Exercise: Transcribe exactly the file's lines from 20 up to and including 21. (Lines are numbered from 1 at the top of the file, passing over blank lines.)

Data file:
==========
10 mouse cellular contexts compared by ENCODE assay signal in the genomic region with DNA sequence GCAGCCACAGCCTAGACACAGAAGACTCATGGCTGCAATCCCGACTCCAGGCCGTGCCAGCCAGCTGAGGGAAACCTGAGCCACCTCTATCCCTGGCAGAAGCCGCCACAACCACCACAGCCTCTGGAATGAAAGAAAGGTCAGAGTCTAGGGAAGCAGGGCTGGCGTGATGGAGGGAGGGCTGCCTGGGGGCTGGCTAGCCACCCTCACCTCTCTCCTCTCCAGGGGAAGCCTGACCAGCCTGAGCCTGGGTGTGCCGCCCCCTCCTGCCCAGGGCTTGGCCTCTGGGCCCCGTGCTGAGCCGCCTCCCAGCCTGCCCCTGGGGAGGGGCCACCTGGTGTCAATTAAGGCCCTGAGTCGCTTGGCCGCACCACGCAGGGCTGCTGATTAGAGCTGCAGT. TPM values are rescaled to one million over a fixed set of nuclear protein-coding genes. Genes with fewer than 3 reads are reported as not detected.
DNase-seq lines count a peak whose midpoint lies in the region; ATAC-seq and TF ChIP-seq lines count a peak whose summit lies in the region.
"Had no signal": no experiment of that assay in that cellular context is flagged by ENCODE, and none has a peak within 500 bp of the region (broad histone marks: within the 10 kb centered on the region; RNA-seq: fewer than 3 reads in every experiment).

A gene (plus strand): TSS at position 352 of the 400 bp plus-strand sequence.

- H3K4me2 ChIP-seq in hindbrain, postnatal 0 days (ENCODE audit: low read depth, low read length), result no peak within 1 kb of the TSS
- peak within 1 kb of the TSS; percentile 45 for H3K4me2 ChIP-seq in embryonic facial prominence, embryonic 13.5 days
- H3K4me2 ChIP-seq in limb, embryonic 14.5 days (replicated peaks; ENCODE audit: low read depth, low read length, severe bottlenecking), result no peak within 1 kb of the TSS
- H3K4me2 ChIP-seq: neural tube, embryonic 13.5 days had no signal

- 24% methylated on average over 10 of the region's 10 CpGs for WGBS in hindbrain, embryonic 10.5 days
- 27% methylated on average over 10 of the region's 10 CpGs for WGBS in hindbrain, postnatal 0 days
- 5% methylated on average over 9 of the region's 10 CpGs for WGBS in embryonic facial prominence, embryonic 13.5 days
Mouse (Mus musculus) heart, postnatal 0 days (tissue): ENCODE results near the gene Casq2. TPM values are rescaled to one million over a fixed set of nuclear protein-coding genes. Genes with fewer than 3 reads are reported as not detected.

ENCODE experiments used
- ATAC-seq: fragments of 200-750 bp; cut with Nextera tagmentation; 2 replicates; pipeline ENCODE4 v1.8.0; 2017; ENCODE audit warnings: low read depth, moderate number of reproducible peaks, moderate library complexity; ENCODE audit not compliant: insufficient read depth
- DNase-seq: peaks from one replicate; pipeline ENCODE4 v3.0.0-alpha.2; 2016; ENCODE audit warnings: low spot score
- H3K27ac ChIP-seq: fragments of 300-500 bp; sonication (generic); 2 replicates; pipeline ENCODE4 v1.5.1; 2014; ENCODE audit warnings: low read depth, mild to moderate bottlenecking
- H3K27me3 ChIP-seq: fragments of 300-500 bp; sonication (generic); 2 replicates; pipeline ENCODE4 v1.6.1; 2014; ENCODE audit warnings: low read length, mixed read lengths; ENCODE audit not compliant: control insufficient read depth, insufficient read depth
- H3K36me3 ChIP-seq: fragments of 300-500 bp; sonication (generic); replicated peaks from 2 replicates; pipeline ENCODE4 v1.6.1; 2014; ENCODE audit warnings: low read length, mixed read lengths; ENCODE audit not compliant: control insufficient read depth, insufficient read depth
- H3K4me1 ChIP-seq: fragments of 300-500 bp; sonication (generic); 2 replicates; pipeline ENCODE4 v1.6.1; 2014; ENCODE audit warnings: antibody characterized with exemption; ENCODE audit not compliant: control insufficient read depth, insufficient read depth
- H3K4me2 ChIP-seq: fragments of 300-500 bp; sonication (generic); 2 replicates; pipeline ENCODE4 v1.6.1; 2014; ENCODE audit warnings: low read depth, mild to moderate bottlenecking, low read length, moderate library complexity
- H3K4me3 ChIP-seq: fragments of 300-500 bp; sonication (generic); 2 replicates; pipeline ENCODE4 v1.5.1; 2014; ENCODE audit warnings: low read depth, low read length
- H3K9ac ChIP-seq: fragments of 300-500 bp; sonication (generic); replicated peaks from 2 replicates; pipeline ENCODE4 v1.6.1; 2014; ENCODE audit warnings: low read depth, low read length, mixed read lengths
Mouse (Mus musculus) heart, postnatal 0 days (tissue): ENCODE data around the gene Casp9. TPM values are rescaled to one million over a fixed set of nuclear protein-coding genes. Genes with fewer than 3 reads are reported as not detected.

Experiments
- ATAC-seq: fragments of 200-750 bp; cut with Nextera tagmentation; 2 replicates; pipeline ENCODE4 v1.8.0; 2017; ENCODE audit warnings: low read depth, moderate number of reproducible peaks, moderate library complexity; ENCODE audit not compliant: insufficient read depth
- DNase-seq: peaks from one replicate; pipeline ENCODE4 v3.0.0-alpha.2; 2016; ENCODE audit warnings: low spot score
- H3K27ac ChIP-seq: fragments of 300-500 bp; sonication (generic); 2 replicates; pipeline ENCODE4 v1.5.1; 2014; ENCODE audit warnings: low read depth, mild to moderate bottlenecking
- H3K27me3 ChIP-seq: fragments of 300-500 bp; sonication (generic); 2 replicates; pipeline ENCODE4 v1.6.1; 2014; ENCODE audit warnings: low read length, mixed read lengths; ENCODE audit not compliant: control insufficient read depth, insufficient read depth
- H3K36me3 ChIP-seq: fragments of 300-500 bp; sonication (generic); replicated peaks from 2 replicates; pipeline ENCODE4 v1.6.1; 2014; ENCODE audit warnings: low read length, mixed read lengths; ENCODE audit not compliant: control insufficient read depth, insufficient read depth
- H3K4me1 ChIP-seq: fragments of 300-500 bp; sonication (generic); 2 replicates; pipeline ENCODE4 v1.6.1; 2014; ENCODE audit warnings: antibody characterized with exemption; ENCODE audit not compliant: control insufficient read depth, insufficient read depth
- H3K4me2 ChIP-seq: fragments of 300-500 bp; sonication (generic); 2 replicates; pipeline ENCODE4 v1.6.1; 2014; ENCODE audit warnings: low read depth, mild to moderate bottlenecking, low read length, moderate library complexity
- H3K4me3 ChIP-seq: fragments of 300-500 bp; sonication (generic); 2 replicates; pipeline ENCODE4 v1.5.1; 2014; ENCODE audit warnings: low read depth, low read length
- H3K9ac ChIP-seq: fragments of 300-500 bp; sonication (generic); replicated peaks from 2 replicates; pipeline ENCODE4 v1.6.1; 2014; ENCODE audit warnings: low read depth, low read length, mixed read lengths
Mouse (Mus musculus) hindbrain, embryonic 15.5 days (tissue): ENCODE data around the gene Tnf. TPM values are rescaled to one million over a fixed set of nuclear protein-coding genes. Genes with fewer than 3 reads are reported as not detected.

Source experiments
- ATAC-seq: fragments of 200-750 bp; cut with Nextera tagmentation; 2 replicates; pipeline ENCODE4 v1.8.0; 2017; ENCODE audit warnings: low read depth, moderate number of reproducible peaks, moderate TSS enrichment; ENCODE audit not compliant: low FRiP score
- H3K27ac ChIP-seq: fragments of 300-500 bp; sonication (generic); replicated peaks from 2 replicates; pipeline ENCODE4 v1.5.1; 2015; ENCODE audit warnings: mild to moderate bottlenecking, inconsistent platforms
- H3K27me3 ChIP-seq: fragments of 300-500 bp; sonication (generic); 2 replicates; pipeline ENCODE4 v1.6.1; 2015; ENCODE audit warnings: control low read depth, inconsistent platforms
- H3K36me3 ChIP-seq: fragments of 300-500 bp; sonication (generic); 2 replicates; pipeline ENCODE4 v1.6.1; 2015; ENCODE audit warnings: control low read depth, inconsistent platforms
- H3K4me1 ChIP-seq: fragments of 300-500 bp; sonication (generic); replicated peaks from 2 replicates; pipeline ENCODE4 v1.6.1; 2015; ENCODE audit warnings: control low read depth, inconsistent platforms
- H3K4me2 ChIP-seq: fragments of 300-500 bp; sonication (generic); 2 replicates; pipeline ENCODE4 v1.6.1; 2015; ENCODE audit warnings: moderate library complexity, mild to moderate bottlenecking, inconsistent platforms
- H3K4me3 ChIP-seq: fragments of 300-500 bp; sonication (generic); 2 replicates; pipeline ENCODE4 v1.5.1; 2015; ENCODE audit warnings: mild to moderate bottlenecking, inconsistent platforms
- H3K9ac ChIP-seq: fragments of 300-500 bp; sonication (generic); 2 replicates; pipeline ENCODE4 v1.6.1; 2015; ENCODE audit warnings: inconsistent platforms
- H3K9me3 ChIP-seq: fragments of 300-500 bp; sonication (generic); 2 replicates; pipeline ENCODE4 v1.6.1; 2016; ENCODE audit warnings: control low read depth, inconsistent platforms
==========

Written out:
- H3K4me2 ChIP-seq: fragments of 300-500 bp; sonication (generic); 2 replicates; pipeline ENCODE4 v1.6.1; 2014; ENCODE audit warnings: low read depth, mild to moderate bottlenecking, low read length, moderate library complexity
- H3K4me3 ChIP-seq: fragments of 300-500 bp; sonication (generic); 2 replicates; pipeline ENCODE4 v1.5.1; 2014; ENCODE audit warnings: low read depth, low read length